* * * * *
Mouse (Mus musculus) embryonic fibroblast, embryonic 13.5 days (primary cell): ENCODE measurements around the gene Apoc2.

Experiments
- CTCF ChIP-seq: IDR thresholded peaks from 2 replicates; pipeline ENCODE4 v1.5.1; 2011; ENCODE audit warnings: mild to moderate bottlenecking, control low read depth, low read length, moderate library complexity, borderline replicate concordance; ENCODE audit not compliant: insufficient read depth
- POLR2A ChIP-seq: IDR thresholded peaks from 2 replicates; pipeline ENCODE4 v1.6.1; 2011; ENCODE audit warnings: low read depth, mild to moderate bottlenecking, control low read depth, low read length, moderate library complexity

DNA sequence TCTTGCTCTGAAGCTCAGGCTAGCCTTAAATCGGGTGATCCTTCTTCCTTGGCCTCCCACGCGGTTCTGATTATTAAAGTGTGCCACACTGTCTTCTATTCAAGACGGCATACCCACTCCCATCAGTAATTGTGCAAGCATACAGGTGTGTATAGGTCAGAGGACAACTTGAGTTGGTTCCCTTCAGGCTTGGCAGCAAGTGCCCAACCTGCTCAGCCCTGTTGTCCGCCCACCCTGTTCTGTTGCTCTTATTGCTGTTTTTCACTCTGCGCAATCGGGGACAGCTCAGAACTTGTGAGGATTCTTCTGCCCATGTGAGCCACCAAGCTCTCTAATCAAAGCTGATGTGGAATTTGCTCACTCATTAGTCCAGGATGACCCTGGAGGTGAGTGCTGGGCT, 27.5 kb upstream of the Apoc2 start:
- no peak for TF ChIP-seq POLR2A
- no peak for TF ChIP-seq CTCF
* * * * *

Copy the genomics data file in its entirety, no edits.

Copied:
Mouse (Mus musculus) embryonic fibroblast, embryonic 13.5 days (primary cell): ENCODE measurements around the gene Apoc2.

Experiments
- CTCF ChIP-seq: IDR thresholded peaks from 2 replicates; pipeline ENCODE4 v1.5.1; 2011; ENCODE audit warnings: mild to moderate bottlenecking, control low read depth, low read length, moderate library complexity, borderline replicate concordance; ENCODE audit not compliant: insufficient read depth
- POLR2A ChIP-seq: IDR thresholded peaks from 2 replicates; pipeline ENCODE4 v1.6.1; 2011; ENCODE audit warnings: low read depth, mild to moderate bottlenecking, control low read depth, low read length, moderate library complexity

DNA sequence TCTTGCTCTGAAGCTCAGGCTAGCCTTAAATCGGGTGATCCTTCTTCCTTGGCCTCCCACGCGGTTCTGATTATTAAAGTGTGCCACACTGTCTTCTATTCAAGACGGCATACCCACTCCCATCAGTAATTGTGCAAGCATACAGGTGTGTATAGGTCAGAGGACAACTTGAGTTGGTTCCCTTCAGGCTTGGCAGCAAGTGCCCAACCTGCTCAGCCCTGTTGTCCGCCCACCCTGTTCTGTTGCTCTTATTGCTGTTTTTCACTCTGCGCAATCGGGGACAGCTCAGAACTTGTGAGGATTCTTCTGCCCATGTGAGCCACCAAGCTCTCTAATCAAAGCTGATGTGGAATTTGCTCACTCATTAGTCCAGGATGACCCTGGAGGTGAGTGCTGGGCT, 27.5 kb upstream of the Apoc2 start:
- no peak for TF ChIP-seq POLR2A
- no peak for TF ChIP-seq CTCF